Walker brings up an important issue. Time and time again across America we have seen voting complications arise. However, local, state, and national leaders have made no effort to correct or prevent these occurrences. We follow an outdated voting system. Why?
As the Thursday pandemonium continued, things got worse as unsupported accusations began to fly. Although the Senate campaign has yet to be decided, Scott has announced his victory multiple times. Thursday he spoke at a press conference and accused Palm Beach County and Broward County of fraud.
Many at Academy see the point in which Scott is coming from. Some students and voters fear the issue.
“Voter fraud is definitely a problem through the lack of security. I have heard many stories about ballots being left open in the polling stations after the administrators had already left, thus allowing anyone to tamper with the votes,” says Gabbard.
While Scott’s accusations may be valid in his eyes, they seem to make little sense. Scott is still the current acting governor of Florida. He is the one who is overhead of both state and local officials. If Scott truly fears this “prominent voter fraud,” why has he done nothing himself to fix it? Why does he have no evidence this fraud is occurring? Governor Scott is the one in charge.
Scott is certainly not the first politician to claim Florida’s Democrats are guilty of voter fraud. President Trump started off his Thursday morning notoriously tweeting.
Trump said, “When will Bill Nelson concede in Florida?” and, “The characters running Broward and Palm Beach voting will not be able to ‘find’ enough votes, too much spotlight on them now!”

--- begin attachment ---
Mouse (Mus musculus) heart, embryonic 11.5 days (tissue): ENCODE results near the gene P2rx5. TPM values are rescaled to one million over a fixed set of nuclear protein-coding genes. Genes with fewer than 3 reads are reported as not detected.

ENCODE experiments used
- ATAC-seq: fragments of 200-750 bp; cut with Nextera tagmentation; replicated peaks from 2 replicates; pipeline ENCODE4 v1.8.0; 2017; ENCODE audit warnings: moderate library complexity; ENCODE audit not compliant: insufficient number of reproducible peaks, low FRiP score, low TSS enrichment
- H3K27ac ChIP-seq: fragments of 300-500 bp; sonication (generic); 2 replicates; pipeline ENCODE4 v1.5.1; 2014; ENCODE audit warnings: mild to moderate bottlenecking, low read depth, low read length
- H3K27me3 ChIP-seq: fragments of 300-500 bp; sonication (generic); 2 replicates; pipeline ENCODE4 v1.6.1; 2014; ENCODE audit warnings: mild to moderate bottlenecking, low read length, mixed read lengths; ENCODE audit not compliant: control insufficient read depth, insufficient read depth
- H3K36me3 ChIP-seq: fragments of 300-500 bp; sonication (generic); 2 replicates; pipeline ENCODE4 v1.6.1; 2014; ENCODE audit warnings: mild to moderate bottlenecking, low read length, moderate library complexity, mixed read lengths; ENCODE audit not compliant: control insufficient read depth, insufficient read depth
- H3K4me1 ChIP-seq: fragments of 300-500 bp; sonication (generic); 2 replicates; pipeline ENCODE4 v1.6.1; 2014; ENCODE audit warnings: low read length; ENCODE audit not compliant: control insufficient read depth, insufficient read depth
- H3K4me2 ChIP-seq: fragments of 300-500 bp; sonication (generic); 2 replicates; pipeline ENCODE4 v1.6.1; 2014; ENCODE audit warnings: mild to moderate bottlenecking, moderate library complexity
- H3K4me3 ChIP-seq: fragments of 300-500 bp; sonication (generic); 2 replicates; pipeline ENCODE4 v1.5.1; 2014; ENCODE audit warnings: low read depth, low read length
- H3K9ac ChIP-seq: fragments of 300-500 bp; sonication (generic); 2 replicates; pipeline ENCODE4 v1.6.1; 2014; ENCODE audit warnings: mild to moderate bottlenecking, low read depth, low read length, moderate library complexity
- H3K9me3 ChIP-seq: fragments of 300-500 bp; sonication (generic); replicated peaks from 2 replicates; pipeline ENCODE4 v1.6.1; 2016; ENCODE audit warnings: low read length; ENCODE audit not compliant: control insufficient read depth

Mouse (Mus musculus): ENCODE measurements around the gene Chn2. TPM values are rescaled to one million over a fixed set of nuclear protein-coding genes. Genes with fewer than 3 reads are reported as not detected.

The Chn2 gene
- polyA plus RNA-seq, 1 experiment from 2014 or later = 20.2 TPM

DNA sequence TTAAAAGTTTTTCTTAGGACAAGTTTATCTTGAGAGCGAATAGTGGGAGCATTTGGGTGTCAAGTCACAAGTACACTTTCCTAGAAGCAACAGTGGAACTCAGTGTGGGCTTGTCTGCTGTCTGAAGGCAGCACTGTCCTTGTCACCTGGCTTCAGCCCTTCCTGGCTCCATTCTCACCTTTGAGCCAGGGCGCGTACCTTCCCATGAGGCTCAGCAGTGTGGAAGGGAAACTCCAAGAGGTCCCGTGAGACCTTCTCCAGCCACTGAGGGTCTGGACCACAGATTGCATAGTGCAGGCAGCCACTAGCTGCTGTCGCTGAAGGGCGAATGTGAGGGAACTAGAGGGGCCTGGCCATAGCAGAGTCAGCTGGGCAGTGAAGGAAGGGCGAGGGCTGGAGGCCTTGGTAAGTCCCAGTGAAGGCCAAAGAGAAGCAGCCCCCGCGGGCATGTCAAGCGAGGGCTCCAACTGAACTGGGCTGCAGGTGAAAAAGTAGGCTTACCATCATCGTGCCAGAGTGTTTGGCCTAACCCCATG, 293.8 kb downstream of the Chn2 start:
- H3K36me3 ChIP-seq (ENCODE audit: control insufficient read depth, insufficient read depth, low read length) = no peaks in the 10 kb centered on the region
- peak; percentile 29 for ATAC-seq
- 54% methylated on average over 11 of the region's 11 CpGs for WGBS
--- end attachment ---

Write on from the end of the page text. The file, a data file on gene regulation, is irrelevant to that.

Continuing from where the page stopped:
When will Bill Nelson concede in Florida? The characters running Broward and Palm Beach voting will not be able to “find” enough votes, too much spotlight on them now!
— Donald J. Trump (@realDonaldTrump) November 13, 2018
Earlier in the week, on Tuesday, November 13, Trump went as far as attempting to intervene in Florida’s legally mandated vote recount.
“I don’t think anyone should be upset with the recount because no matter what it will be the truthful vote. Wouldn’t you rather have the true verdict of what the state wanted as a whole?” says Sam Cuttle (‘20).
Despite the claims, both the Florida State Elections Department and the Florida Department of Law Enforcement said they have seen no evidence of voter fraud. Both of these departments are run by Republican officials.
Gillum has attempted to respond to Republican politicians by arguing there is no voter fraud, but voter disenfranchisement.
Democratic Minority Leader of the Senate Chuck Schumer added to the conversation.
In response to Trump’s tweets, Schumer said, “It’s just plain wrong. It’s un-American. If he really wants an honest and fair election, President Trump will stop bullying, harassing, and lying about the vote in Florida, and let the election proceed without the heavy hand of the president tipping the scale of justice.”
Despite partisan backlash, Trump continues to openly rant about “rigged elections.” These statements undermine confidence both inside the United States and in the eyes watching throughout the world. Everyone is losing trust and respect for America’s voting system.
The Florida Election should be called in favor of Rick Scott and Ron DeSantis in that large numbers of new ballots showed up out of nowhere, and many ballots are missing or forged. An honest vote count is no longer possible-ballots massively infected. Must go with Election Night!
— Donald J. Trump (@realDonaldTrump) November 12, 2018
The political divide in present day America is deep. The red rural areas and the blue urban centers continue to grow apart in paritson ideologies. It is past time to find common ground. We cannot attempt to fix these issues without the basic building block of truth in voting. The democratic process begins with and is centered upon free and fair elections.
Sunday at 12:00 p.m. marks a deadline for counties to submit results of the hand recount for Florida senate. The state canvassing board is required to certify the election by 9:00 a.m. Tuesday morning.
“I am very excited for the results of the recounts because I heard that a lot of inmail votes were actually not counted. It is unjust and unfair. People deserve to have their voice heard. Voting is a big way to give people the chance to make a difference. It is unfair that the right was taken from them,” says Sahar Bueno-Abdala (’21).